Razor sharp and deceptively deep, Knives Out is a refreshing update on the Whodunit genre
By Chase Hutchinson
It is a rare thing to update and improve upon a genre without falling into tired cliches. Yet, the most recent film from Rian Johnson does just that.
Written and directed by Johnson, who previously directed a little film called Star Wars: The Last Jedi, this film centers around the fallout following the death of the patriarch of the wealthy Thrombey family.
Harlan Thrombey, played delicately by an always brilliant Christopher Plummer, is a famous writer who has accrued a fortune through a long, successful career.
Suspicions are raised when the famous investigator Benoit Blanc, Daniel Craig, shows up on the scene to go back through the night he died to determine if one of his family killed him for their own interests.
This may sound like a story you've heard before and the film knows it. There are many winking references to previous forays into the genre and its tongue is firmly in cheek which ensures the entire affair has a jovial tone.
However, what sets this film apart is that the protagonist is not who you might expect. Rather than focusing on any of the family, the story instead is seen through the eyes of another.
That person is Marta Cabrera, played compellingly by Ana de Armas, who is a live in nurse, confidant, and friend to the elderly Harlan in what ends up being his final days.
The shift to her being the center of the story and driving force for the plot is a bold one by Johnson as it upends the expectation that the Thrombey family is what the story will be about.
Rather, it is about Marta being dragged into the deceit and lies of said family all because she was a caring force in their father's life.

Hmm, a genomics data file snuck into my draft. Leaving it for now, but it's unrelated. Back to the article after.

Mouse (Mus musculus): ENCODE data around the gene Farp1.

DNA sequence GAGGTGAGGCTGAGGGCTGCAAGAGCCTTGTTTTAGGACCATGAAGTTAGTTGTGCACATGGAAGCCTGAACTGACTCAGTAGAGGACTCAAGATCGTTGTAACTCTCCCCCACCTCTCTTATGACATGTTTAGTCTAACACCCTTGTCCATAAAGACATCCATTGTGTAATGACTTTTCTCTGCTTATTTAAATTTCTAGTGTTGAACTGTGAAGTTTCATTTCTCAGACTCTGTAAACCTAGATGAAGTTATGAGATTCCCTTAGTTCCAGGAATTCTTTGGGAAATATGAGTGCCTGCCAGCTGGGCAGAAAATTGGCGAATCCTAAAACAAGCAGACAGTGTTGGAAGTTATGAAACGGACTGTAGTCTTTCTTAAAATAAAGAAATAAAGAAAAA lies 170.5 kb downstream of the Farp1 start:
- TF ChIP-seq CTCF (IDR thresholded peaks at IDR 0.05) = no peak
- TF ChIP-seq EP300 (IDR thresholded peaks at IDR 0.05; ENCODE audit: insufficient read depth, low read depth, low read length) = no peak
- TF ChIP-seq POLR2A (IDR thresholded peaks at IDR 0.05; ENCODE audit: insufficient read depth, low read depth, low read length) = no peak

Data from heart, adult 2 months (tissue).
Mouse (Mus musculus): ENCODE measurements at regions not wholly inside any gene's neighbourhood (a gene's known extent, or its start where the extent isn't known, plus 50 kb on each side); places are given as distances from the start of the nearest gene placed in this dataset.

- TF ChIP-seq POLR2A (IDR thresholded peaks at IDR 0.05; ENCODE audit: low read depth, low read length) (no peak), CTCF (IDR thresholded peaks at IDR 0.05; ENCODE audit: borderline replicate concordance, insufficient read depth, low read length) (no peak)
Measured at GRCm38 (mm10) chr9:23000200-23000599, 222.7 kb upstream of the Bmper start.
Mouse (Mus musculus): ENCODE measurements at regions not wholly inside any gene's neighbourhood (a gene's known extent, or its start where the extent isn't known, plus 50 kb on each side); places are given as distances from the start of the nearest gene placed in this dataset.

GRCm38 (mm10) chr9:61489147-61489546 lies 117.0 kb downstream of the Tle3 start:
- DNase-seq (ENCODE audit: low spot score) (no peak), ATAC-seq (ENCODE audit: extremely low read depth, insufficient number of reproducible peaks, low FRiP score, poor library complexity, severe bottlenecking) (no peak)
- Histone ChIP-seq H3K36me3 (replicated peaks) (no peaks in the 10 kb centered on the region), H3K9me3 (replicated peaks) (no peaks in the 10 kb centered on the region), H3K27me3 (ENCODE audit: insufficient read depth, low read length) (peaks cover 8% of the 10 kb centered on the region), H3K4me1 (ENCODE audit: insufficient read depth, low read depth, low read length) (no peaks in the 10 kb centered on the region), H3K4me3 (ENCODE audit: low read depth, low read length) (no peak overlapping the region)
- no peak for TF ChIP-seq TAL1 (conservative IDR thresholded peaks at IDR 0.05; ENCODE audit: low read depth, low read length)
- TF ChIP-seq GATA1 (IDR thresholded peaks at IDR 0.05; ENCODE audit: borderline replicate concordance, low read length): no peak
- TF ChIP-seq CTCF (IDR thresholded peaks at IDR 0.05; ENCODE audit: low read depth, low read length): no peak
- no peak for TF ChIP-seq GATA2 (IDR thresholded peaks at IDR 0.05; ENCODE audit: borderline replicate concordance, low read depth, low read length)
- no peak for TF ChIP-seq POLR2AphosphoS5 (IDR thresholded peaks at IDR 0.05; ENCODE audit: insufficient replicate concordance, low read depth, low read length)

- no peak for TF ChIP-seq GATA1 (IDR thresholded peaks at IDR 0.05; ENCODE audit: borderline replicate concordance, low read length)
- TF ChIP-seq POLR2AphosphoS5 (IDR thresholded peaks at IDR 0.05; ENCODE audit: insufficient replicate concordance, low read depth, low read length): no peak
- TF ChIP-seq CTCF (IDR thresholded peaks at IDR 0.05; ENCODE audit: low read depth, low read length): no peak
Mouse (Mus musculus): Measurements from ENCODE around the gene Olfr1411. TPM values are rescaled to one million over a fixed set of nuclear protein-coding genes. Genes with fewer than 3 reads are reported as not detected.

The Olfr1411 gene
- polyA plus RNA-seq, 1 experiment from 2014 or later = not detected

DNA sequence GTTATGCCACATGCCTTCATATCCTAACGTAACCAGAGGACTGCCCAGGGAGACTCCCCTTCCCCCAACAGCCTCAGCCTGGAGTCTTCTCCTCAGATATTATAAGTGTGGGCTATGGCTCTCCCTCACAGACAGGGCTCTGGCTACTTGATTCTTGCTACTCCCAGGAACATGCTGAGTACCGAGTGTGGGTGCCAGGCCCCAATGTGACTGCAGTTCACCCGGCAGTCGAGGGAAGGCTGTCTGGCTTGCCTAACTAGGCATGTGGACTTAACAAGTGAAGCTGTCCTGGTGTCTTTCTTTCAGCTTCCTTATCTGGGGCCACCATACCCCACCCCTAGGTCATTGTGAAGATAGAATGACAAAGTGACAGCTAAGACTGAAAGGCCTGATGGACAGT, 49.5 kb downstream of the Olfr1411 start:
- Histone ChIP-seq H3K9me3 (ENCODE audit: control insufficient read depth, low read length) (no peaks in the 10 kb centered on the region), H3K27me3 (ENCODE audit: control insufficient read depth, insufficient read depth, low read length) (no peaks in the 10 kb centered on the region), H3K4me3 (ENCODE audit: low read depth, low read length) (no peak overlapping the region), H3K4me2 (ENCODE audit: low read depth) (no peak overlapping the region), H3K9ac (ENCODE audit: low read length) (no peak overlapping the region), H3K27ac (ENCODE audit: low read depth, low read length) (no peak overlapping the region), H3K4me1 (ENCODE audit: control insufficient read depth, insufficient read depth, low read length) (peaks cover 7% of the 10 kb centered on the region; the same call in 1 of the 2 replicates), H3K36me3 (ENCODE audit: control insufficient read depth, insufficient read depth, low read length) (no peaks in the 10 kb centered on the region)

That is what elevates the narrative beyond just a slick mystery with charm to spare into a more deep reflection on wealth and power.
Marta has more knowledge and understanding of the family dynamics of the house despite being an outsider who comes from a more relatable, humble background.
This characterization not only makes her more relatable to the audience, it also creates an interesting juxtaposition between her kindness and the ruthlessness of the family she has been hired by.
All of this is done with a light touch and doesn't take away from what is still a humorous romp of a good time at its center. The mystery is consistently engaging and left me guessing from beginning to end.
That the narrative has more on its mind makes it not only more substantive but left me genuinely moved at brief moments when it burrowed down into the emotional core of the story.
All the ensemble cast around Marta are fantastic in their own right. Although with a cast including LaKeith Stanfield, Jamie Lee Curtis, Michael Shannon, Toni Collette, and Chris Evans this doesn't come as much of a surprise.
All these parts serve to make a compelling and entertaining whole that makes few if any missteps.
The film does push the PG-13 rating to the limits at times but it never gets out of hand as Johnson has firm control over the narrative.
There are moments that border on absurdity such as what may have been an unnecessary car chase but the film is self-aware enough to acknowledge this with what may have been my favorite joke of the film.
Even as it isn't too self-serious, the jokes themselves have more to say than one may initially realize. A recurring gag is the family wrongly identifying where Marta is from. Is it Ecuador? Is it Uruguay?
The joke comes not at the expense of Marta but at the expense of the family. It speaks to their privileged ignorance, something even the more supposedly liberal-minded members of the family take place in.
It is, therefore, a glorious and intentional story of schadenfreude to see the family have to face their failings all under the auspices of a well-crafted murder mystery.
This isn't to say the film is in any way pretentious or is better than the genre it is operating in.
Rather, it leans into the genre by putting a delightful twist on the formula that not only had me engaged but with the final shot also surprisingly reflective on the dynamics of power that it expertly skewered.
This rare updating of the genre and grappling with deeper ideas makes it a story that stands out from all the rest with how it, dare I say, cuts deeper than many will expect.